Tehlirian died in 1960 and is buried at the Ararat Cemetery in California, in a monumental grave.
He is still considered a national hero to the Armenians.
The Turkish government still denies that the Holocaust ever took place. They claim that the Armenians were an enemy force, so extreme measures had to be taken. Turkey is considered a valuable ally to America and most western nations, so many world governments have yet to condemn the Armenian Genocide.
Elizabeth, or Erzsebet, Bathory was the daughter of George and Anna Bathory, born in Nirbratoe, Hungary on 1560. As a child she spend most of her days in her families estate, castle Cachtice, located near the town of of Vishine, north east of present day Bratislava (although it is commonly mistakenly reported being in Transylvania). From a very young age she showed exceptional brilliance, and began to educate her self. By the age of 12 she was fluent at German, Latin and Greek, She showed a passion for fine arts and historians suggest that she was studying, and fascinated by, astronomy. All that in an era when most of the nobles couldn’t even write their own name.
Elizabeth came from high nobility, her uncle was the former king of Hungary, and all of her family members were dukes and barons. Also her family was one of the first in Hungary to renounce the Catholic Church, and adopt Protestantism.
As a child she was subject to heavy seizures, accompanied by intense fits of rage and uncontrollable behavior, and possible even epilepsy. At the time it seems many of the peasants who were in the Bathory family service, believed her to be cursed, because of her aunt, who was rumored to be a witch.
Truth is, that it is highly possible that Elizabeth was a product of inbreeding, something that was really quite common within the nobility. Records of many dysfunctional members of her family also support this. Furthermore, she was growing in a era of war, when Hungary was overrun by the Ottoman empire, which lead to a constant series of proxy battles. On top of that, the Hungarians were influenced by the stories of Vlad the Impaler, and would mimic his brutality to instill fear to the Turks. It is suggested that Elizabeth witnessed countless brutal acts of punishment that deeply traumatize her, and psychologists believe that she was suffering from social anxiety due to these events. A historical analysis suggest that she once witnessed her father capturing a thief in his estate, witch he proceeded to beat near to death, and then sew inside the stomach of a dying horse and left to perish. So not only she was exposed to incredible violence, but her family absolutely condone attitude toward it.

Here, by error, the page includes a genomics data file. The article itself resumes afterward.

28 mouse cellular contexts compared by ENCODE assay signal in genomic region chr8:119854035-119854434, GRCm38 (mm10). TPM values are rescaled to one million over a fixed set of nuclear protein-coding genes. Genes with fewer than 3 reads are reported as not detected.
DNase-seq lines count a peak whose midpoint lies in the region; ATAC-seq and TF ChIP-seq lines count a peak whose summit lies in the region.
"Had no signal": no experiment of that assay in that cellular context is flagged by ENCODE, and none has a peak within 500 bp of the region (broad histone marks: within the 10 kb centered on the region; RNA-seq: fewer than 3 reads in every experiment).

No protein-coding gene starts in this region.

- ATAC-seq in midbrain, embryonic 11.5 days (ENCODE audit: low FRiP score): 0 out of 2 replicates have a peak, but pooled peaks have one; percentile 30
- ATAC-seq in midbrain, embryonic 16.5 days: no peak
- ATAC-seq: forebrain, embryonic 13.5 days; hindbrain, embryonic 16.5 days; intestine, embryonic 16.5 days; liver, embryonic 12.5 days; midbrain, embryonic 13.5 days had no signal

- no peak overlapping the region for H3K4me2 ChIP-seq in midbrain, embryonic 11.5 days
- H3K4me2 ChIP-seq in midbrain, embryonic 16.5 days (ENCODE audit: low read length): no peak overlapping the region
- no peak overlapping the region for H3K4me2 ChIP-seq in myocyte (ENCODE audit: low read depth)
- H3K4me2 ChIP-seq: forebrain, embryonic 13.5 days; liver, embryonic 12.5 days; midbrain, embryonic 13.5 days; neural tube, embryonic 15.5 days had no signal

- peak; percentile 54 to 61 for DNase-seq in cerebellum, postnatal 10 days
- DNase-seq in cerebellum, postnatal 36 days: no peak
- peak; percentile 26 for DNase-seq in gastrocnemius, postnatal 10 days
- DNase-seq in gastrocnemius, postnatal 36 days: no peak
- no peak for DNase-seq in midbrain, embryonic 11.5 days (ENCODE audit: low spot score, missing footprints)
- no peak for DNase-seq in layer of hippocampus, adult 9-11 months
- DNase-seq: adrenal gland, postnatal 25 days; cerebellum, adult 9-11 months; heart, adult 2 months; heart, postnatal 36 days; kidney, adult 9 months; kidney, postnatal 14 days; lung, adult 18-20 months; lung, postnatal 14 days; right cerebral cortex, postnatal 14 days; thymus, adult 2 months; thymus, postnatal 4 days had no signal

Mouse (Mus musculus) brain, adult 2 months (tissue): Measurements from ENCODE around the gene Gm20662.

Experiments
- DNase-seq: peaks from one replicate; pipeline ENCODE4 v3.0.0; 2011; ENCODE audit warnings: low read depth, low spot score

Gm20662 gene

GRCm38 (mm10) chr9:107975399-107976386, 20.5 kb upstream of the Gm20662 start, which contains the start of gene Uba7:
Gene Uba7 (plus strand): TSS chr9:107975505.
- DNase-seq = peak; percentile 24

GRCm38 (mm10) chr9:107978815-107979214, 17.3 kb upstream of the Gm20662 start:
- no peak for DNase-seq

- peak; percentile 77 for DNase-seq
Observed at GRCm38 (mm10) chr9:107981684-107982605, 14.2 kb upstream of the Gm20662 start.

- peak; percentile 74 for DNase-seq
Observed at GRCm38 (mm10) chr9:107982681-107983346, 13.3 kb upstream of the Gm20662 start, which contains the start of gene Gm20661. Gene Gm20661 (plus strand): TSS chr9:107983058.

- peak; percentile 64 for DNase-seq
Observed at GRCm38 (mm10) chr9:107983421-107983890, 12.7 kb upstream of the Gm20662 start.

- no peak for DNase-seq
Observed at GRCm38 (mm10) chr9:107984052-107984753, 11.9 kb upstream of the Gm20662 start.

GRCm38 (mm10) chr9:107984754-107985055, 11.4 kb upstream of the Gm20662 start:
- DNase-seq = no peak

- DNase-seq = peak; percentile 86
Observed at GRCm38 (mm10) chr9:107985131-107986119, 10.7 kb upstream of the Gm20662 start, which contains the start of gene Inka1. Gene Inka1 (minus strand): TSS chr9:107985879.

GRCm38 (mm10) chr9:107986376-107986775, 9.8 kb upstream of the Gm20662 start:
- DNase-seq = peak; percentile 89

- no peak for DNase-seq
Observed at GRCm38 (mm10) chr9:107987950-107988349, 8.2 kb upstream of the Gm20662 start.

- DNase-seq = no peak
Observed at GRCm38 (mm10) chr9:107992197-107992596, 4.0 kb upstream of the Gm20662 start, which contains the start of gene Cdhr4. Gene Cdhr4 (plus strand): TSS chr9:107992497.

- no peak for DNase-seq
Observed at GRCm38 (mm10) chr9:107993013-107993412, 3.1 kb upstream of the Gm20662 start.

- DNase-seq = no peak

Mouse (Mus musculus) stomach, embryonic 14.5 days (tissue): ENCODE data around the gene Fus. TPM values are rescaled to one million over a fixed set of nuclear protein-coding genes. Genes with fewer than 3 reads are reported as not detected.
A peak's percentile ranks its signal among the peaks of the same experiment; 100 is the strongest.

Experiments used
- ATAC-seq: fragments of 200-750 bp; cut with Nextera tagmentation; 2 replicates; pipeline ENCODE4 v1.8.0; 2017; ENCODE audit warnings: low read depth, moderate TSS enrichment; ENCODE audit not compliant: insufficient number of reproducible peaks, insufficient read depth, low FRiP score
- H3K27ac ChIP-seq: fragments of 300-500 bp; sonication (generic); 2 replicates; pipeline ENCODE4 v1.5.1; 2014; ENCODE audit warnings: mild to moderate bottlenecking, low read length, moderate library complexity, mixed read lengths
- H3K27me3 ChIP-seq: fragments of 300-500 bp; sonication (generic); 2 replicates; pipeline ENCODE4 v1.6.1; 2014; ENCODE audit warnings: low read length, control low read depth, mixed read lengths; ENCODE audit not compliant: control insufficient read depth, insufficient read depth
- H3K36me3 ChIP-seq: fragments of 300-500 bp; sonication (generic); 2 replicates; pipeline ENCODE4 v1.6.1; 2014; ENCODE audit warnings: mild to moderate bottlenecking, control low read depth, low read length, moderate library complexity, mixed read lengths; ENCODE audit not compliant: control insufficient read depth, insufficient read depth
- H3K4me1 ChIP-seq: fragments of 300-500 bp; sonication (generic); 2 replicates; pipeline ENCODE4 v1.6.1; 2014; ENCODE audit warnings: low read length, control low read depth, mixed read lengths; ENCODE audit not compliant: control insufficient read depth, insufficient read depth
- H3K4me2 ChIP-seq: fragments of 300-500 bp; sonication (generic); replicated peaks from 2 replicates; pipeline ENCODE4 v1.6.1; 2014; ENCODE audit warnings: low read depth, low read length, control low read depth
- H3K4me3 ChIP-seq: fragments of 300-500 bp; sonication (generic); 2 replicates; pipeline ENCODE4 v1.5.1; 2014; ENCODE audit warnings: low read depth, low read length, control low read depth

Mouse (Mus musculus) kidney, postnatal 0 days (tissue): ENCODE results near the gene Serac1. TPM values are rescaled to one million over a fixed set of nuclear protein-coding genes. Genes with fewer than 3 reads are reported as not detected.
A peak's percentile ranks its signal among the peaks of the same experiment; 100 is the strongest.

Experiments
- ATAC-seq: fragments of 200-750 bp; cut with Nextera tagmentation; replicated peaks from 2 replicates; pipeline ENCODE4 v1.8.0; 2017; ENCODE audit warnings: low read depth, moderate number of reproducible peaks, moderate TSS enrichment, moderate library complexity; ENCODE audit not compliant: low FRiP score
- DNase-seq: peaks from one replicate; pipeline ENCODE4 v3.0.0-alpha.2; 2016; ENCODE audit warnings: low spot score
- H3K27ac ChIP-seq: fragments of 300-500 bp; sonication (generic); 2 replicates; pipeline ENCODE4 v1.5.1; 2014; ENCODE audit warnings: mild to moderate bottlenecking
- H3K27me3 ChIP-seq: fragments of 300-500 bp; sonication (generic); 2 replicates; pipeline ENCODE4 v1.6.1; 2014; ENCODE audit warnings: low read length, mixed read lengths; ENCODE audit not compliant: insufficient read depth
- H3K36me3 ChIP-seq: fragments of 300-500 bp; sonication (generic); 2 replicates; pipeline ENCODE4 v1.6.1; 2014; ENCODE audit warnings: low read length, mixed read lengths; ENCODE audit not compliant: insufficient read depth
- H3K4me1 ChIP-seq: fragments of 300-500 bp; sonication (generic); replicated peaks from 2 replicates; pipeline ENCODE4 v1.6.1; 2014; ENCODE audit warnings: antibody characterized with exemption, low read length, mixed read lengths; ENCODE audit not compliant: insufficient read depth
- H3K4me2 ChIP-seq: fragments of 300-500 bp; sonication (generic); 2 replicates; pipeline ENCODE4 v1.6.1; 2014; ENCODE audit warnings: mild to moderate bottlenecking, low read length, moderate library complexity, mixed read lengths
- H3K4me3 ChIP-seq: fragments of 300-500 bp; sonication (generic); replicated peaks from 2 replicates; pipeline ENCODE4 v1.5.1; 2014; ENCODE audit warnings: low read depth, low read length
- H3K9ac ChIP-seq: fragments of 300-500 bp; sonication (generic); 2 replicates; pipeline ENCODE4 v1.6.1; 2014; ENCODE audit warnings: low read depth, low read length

|The emblem of the Bathory family|
Elizabeth Bathory was engaged at age 10 to a young knight named Ferenc Nadasty (known as “The Black Knight”), who was already famous for his brutal tactics against the ottomans, even though he was just 18, and were married on May 1575. He was a soldier, so he was away for long periods of time, even longer when he became chief commander of the Hungarian troops, and while he was away Elizabeth was tasked with protecting their vast estate and the seventeen villages that surround it.